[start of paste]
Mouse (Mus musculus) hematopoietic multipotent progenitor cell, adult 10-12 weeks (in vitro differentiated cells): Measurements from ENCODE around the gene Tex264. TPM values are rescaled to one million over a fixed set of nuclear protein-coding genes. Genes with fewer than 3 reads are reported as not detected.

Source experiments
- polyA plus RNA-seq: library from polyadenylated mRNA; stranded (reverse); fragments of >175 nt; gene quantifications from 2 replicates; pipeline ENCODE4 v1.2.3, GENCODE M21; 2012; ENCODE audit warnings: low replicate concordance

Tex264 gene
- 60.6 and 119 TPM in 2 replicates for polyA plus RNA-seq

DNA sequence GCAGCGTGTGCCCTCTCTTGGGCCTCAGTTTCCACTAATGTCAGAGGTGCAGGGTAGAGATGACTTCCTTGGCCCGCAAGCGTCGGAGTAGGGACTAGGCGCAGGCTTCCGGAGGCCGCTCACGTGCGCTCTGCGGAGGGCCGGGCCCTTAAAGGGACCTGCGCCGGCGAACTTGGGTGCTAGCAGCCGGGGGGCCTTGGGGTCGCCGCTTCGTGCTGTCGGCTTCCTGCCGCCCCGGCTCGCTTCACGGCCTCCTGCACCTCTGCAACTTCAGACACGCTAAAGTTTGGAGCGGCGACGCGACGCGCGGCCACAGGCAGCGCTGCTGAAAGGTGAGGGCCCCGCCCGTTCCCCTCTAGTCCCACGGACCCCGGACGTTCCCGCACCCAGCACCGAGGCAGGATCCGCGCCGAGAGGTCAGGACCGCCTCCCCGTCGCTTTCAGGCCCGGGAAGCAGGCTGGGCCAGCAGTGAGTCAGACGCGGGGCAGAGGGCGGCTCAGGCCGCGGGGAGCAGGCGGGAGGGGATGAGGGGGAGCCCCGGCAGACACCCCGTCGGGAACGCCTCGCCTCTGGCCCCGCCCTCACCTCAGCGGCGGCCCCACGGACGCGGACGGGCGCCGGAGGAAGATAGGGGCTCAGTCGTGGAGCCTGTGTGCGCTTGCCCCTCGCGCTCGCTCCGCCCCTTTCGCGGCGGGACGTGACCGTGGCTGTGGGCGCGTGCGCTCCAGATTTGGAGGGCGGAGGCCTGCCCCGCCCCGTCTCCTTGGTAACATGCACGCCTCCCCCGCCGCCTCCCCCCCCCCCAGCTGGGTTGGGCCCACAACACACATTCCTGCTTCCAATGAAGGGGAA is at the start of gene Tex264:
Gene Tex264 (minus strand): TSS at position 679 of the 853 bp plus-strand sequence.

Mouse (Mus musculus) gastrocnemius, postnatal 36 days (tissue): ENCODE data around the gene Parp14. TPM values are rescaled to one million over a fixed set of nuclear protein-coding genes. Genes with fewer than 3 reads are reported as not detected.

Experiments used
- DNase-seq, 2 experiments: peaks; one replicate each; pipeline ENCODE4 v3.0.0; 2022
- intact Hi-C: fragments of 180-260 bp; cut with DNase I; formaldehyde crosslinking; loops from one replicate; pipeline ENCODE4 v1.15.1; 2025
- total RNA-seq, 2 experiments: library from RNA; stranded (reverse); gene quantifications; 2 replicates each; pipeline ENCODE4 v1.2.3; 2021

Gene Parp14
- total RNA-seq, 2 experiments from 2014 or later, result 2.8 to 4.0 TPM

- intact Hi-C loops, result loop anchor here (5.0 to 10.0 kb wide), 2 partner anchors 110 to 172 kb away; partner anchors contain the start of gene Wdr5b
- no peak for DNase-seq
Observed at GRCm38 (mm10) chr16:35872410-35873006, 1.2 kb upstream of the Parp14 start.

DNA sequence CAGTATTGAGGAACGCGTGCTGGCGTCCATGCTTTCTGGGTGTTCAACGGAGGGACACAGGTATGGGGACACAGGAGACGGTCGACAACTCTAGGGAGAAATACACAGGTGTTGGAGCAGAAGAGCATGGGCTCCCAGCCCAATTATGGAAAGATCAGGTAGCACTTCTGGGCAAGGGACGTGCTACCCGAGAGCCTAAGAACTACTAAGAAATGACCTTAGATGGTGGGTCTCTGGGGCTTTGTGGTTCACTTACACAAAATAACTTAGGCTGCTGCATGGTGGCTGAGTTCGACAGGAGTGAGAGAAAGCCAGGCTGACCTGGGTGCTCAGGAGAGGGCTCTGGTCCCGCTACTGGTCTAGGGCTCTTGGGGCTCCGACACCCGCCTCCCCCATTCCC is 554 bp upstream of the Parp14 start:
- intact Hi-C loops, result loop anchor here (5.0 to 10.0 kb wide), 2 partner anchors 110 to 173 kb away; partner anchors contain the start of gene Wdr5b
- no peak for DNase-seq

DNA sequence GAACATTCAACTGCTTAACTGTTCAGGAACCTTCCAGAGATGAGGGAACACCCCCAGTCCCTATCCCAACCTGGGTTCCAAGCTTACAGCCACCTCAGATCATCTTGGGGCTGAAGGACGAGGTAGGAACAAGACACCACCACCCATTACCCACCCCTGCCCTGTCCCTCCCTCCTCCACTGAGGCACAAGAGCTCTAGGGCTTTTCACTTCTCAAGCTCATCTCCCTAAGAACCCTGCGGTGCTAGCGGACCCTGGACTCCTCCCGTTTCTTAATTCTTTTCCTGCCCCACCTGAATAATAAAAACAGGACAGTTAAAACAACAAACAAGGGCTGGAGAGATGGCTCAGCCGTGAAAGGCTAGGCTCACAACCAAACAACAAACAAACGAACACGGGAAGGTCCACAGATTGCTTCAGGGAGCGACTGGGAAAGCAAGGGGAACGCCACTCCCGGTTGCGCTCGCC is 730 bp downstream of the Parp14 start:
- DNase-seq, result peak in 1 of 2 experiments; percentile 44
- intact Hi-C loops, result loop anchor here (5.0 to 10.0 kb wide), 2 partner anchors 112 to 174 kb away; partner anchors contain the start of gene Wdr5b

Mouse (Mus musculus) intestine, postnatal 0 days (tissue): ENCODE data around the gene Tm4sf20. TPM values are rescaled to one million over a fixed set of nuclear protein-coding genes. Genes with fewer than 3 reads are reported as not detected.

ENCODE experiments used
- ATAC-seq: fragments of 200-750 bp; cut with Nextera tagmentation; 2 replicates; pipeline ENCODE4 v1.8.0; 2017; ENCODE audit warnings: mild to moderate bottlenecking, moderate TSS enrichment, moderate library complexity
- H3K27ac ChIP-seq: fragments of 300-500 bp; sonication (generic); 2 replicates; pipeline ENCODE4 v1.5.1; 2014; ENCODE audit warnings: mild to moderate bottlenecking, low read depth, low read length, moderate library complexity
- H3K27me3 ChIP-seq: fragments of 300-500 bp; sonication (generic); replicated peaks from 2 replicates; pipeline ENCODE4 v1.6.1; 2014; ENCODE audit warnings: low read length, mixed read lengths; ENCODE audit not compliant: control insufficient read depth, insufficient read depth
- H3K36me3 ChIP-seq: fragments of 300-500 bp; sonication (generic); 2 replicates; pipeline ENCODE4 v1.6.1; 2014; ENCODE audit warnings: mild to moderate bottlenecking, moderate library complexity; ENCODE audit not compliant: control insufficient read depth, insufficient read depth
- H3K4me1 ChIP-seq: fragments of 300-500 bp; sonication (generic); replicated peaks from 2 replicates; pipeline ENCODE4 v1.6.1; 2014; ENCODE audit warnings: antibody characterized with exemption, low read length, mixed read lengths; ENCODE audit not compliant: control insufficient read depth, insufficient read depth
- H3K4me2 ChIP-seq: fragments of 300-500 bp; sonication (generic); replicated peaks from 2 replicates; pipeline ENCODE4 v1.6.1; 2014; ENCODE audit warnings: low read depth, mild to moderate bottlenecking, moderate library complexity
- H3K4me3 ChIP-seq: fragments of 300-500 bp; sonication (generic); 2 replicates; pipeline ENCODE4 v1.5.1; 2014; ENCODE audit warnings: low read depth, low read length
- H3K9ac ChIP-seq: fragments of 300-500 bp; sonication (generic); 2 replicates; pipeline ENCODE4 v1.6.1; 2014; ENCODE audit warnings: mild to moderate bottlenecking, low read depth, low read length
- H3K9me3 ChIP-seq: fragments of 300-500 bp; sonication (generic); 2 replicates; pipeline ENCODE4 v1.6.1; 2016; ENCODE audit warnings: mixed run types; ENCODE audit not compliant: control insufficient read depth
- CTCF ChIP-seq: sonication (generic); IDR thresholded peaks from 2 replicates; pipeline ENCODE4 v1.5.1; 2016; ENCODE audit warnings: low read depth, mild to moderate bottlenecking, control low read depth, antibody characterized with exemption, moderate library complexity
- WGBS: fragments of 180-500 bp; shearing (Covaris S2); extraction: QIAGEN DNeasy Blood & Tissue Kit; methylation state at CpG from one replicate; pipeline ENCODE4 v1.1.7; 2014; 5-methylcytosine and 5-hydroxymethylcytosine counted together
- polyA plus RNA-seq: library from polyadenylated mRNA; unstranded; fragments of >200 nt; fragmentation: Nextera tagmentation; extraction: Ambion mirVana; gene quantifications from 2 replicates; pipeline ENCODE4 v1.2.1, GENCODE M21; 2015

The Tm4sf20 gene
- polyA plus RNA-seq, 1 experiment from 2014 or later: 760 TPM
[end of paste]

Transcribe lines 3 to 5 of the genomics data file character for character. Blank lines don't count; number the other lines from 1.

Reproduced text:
- polyA plus RNA-seq: library from polyadenylated mRNA; stranded (reverse); fragments of >175 nt; gene quantifications from 2 replicates; pipeline ENCODE4 v1.2.3, GENCODE M21; 2012; ENCODE audit warnings: low replicate concordance

Tex264 gene
- 60.6 and 119 TPM in 2 replicates for polyA plus RNA-seq